Did you know that October is “National Disability Employment Awareness Month“? I hadn’t realized it until midmonth, though I’m legally disabled and employed as a writer.
This year’s theme, “The Right Talent, Right Now,” jumped out at me as thoughts swirled in my head about having a month dedicated to the dual identities of being disabled and employed.
For those like me, whose body went into attack mode and stopped me in my tracks midlife and midcareer, using the word “disabled” to describe myself was incredibly hard.
Five years before I stopped working and filed for Social Security Disability Insurance (SSDI), my primary care provider advised me to start preparing for when I would be unable to work. The pain I endured while trying to maintain a full-time work schedule was obvious to everyone. My vacation time turned into sick days. Work attendance became an issue because my body couldn’t handle the stress of my position and exposure to germs in the workplace.
However, I needed health insurance, so I persisted. I changed positions to less stressful roles until, eventually, my body imploded.
When I tearfully relented and resigned from my last full-time position, one of my friends said that I behaved as if it were the worst thing in the world. My response was, “But it is.” To say that I was devastated that I could no longer work is an understatement.
Just because our bodies have betrayed us, it doesn’t mean that people with disabilities have no talents to contribute to society and the workplace. We don’t want to stop working. We were literally forced to stop.
I was approved for SSDI six months after my resignation — the longest period of my life. I’ve always had a plan B, C, and D. But during those months, I lived in survival mode without a backup arrangement.
Having worked my entire adult life, I knew that I would lose my mind if I didn’t have anything productive to do. So, combining my public health education and pharma experience, I started my blog, “The Battle Within.” This project soon led to my becoming a contributor to The Mighty. Neither of these ventures added any income to my monthly disability allowance. However, writing added heaps of satisfaction that I was giving something valuable to those suffering from the same invisible illnesses that I had.
Anyone who is on SSDI will tell you that the income doesn’t go very far, especially if you are single. When my doctor told me to prepare, I heeded her advice. I downsized my home, reduced my outgoings, and worked out a budget. Thankfully, I wasn’t financially blindsided by becoming disabled. However, learning to live on a monthly payment is extremely humbling after being a professional with a college degree. Dinner and networking with friends a few times a week turned into possibly going out once every couple of months. Distinguishing between “wants” and “needs” became essential. Vacations away are now a distant memory.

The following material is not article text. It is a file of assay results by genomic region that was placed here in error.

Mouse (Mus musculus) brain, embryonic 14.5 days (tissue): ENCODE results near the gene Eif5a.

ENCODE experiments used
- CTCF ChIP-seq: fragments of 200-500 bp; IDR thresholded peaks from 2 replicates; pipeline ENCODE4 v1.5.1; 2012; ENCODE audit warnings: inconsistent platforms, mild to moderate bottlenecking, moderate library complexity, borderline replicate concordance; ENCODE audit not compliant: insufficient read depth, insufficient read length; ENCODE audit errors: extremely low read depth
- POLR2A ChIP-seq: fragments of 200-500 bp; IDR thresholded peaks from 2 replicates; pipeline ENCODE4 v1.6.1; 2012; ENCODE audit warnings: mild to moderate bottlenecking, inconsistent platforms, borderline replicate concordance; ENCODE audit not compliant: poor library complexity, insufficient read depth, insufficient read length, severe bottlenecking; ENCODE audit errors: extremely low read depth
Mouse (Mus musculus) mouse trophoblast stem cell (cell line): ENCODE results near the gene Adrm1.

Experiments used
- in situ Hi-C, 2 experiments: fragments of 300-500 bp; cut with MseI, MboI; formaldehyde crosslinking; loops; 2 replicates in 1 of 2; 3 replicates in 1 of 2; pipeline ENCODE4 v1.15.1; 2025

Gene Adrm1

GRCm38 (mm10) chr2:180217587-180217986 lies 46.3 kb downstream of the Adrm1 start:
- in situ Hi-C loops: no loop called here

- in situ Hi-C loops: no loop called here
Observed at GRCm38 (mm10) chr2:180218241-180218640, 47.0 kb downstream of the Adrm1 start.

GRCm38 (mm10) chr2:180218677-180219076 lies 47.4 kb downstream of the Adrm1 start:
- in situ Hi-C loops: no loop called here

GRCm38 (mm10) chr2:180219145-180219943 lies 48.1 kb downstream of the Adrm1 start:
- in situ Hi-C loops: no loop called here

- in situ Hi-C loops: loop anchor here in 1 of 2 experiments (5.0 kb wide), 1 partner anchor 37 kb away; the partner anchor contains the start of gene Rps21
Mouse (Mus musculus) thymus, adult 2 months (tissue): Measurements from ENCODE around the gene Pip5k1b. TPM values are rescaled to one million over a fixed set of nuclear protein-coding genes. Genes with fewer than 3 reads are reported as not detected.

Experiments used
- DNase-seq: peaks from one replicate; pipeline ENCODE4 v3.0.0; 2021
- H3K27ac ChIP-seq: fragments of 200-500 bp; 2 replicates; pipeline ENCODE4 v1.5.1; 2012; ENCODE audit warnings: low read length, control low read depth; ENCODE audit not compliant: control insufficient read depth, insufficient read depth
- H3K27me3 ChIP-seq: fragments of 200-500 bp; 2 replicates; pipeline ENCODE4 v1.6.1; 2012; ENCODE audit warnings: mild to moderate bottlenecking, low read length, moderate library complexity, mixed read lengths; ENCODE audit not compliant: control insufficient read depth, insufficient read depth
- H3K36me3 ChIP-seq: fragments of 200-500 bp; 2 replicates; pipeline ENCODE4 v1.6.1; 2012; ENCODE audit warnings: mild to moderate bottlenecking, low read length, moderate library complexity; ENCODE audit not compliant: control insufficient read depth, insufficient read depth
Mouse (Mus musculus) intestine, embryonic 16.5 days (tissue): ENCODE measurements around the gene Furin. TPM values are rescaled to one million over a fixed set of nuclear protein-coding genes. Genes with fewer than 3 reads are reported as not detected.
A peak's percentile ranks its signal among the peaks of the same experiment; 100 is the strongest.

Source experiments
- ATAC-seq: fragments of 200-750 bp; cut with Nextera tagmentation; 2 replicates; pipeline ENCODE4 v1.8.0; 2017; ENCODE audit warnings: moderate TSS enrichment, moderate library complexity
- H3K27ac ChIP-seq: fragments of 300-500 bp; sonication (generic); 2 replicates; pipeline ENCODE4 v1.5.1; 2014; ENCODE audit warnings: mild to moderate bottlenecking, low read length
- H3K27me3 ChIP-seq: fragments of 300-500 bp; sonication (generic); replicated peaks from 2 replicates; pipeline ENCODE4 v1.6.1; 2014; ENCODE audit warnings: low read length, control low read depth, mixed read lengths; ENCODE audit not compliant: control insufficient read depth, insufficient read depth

SSDI does allow for part-time employment within specific income guidelines. I dabbled a little working in a couple of different situations that weren’t a good fit for me, either because of my intravenous immunoglobulin infusion schedule or brain fog hitting when my employer’s needs were greatest. However, the additional income meant that I could splurge on getting my hair done or buying a new outfit. Having a few extra dollars in my budget to spend on nonessentials is essential to my self-esteem.
When I was approached about writing this column, I was told I could choose a schedule to suit me. If I missed a deadline for health reasons or to receive treatments, that was fine. One week when I had to skip my column because of severe brain fog, it was a nonissue. But I was typically tough on myself about it.
When I started blogging, I had no idea that my talent would lead to my own column and allow me to add some income to my SSDI. I derive considerable satisfaction in knowing that I’m making a difference for a large readership affected by my rare disease. Being supported by editors who are taking my writing to an entirely new level is far beyond anything I imagined possible when I started my blog.
Now, when someone asks what I do, I don’t reply, “I’m disabled.” I say, “I’m a writer.”
I’m so incredibly fortunate to be the right talent, right now.
You, too, can be the same.
Note: Lambert-Eaton News is strictly a news and information website about the disease. It does not provide medical advice, diagnosis, or treatment. This content is not intended to be a substitute for professional medical advice, diagnosis, or treatment. Always seek the advice of your physician or other qualified health provider with any questions you may have regarding a medical condition. Never disregard professional medical advice or delay in seeking it because of something you have read on this website. The opinions expressed in this column are not those of Lambert-Eaton News or its parent company, BioNews Services, and are intended to spark discussion about issues pertaining to Lambert-Eaton myasthenia.
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